b. Preparing the iron.
A properly shaped and tinned soldering iron tip is
essential for good soldering. The tinning operation is applied to a new iron or to
one that has been heated to a temperature so high that the coating of solder has
(a) The tip of the soldering iron is filed to shape the point and to
remove old solder, pits, and tarnished spots from the working surface of the iron
so that it may be properly tinned.
(b) Before it is filed, the soldering iron should be heated hot enough to
melt old solder left on the surface. With externally heated soldering irons, this
heating process may be accomplished by several methods. If a hot gas flame such as
a bunsen burner is used, the iron should be placed over the burner with the point
flame of the torch should be concentrated on the thick end of the iron. Because of
the high heat conductivity of copper, the point will be heated to practically the
same temperature as its thick end.
(c) If the tip of the soldering iron is badly pitted or uneven, it may be
necessary to repoint it. This is accomplished by heating the tip to a dull red
and hammering it on an anvil until the point tapers back about one-fourth the total
length of the copper portion. The hammer blows should be distributed evenly on the
faces. The iron may then be annealed (softened) by being reheated and plunged red
hot into cold water to permit filing the point to a finish. The tip of an electric
iron should not be hammered, filed, or plunged into water until the heating element
has been removed.
(d) A vise or holding clamp should be used to secure the iron while
filing. The working surface of the tip should be parallel with the top of the vise
or holding clamp. The tip should be filed on all sides until bare metal can be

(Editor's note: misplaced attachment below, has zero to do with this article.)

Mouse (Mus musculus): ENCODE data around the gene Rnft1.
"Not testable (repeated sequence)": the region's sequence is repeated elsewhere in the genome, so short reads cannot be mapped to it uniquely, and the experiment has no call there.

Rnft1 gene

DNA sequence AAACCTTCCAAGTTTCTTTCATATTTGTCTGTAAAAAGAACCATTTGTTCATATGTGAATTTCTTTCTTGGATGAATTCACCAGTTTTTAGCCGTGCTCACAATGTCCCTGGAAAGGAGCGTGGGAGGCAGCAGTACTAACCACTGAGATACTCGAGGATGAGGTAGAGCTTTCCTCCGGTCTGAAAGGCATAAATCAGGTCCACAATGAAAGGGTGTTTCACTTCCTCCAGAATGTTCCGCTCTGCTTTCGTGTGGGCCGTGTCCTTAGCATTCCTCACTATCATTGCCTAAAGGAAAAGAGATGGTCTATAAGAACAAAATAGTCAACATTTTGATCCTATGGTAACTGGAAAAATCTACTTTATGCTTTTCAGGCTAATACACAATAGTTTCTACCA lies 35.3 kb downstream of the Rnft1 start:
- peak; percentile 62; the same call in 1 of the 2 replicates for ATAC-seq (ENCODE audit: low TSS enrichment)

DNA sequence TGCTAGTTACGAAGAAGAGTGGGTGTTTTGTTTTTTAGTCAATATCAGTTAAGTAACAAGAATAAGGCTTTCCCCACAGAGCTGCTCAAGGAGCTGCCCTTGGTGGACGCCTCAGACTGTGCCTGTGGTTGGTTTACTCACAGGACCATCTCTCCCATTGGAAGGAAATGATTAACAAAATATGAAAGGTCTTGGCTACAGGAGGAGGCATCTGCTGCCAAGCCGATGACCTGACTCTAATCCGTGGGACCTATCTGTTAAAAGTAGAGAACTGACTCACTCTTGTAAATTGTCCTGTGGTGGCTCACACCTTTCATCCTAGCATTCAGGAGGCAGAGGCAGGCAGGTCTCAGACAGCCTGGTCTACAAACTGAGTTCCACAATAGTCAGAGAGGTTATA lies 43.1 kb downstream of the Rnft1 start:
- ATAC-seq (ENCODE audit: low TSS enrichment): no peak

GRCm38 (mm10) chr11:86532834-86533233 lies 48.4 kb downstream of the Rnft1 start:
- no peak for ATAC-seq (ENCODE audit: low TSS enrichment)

seen, using a fine flat file to prevent cutting away too much metal.
(a) The iron should be heated to the minimum temperature required to
make solder flow readily; an overheated iron will not tin properly. An externally
heated iron is ready for tinning when the surface appears to be covered with
various colors; a green flame coming from the heated tip indicates that it is too
hot. Electric iron overheating can be recognized by the sudden tarnishing of the
bright metal on a newly filed tip.
(b) After the tip of the iron has been properly heated, it should be
rubbed on a block of sal ammoniac flux and solder applied (omit the sal ammoniac
flux if core solder is used). All sides of the tip should be tinned for general
soldering practices. However, if the job surface requires that the iron be used in
an overhead position, only one side of the tip should be tinned. When attempting
to solder with the iron in an over-head position, a completely tinned tip will
result in the solder flowing away from the joint as shown in figure 24. Excess
solder may be wiped off with a clean dry cloth.
(c) The tinned point should be cleaned with a soft wire brush or clean
dry cloth each time it is removed from the heat; otherwise it will become coated
with the flux residue and oxidation of the solder.